At the two hearings below on Speedway's motions for summary judgment, it conceded Dupont had established a basis for a hostile work environment case under section 760.10, by the statements in her affidavit in opposition to the motions. But Speedway argued that Dupont's affidavit was defeated by contradictions and admissions in her deposition. Both trial judges who heard these motions pointed out that the deposition was not in the court file and that Speedway had not filed a motion to strike the affidavit. Thus we do not address this issue further.

With regard to directed verdicts and JNOV's, the test used by Florida trial courts, as well as appellate courts, is whether the verdict is [for JNOVs] or would be [for directed verdicts] supported by competent, substantial evidence. See Irven v. Department of Health and Rehabilitative Services, 790 So.2d 403 (Fla. 2001); Russell v. KSL Hotel Corp., 887 So.2d 372 (Fla. 3d DCA 2004); Natson v. Eckerd Corp., Inc., 885 So.2d 945 (Fla. 4th DCA 2004); Fast Laundry II v. Gray, 861 So.2d 81 (Fla. 3d DCA 2003); Jackson County Hospital Corp., v. Aldrich, 835 So.2d 318 (Fla. 1st DCA 2002); Cecile Resort, Ltd. v. Hokanson, 729 So.2d 446, 447 (Fla. 5th DCA 1999).

In Scott v. TPI Restaurants, Inc., 798 So.2d 907 (Fla. 5th DCA 2001), this court stated:

[A] motion for directed verdict should be granted only if no view of the evidence could support a verdict for the non-moving party and the trial court therefore determines that no reasonable jury could render a verdict for that party. . . .

When considering a motion for directed verdict, the trial court is required to evaluate the evidence in the light most favorable to the plaintiff and every reasonable inference therefrom must be indulged in the plaintiff's favor. . . . If there are conflicts in the evidence or different reasonable inferences may be drawn from it, then the issue is a factual one that should be submitted to the jury and not be decided by the trial court as a matter of law.

Scott at 908.

In order to address the propriety of the trial court's rulings in denying Speedway's motions for directed verdict and JNOV, we must determine from the record whether Dupont presented competent, substantial evidence to establish a hostile work environment case based on sexual harassment, and draw all reasonable inferences and resolve all credibility issues, in Dupont's favor. Both parties agree that section 760.10, The Florida Civil Rights Act, is patterned after the 1964 federal statute, Title VII, and that the state statutory cause of action has been defined according to federal case law.4 The state statute provides broader coverage than the federal one, as it includes provisions barring discrimination for age, handicap or marital status, as well as race, color, religion, sex and national origin. However its general language, which is applicable to this case, follows that of the federal statute:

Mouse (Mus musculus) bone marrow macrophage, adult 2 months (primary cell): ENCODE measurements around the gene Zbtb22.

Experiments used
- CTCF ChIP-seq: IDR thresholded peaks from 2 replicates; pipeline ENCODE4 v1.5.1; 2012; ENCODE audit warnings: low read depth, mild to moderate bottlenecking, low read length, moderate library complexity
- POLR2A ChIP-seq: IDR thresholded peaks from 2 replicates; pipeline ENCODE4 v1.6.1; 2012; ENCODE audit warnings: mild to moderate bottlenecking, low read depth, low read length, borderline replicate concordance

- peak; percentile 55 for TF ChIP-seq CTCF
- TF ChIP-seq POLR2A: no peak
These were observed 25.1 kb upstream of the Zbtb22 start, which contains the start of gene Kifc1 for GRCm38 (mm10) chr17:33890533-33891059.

(1) It is an unlawful employment practice for an employer:

(a) To discharge or fail or refuse to hire any individual, or otherwise to discriminate against any individual with respect to compensation, terms, conditions, or privileges of employment, because of such individual's race, color, religion, sex, national origin, age, handicap or marital status.

From this general language, the federal courts have established the required elements that a party claiming discrimination based on gender or sex, must establish to prove a cause of action for sexual harassment against an employer, when the harassment is perpetrated by a co-worker (as opposed to a supervisor or manager), and creates a hostile work environment. They are: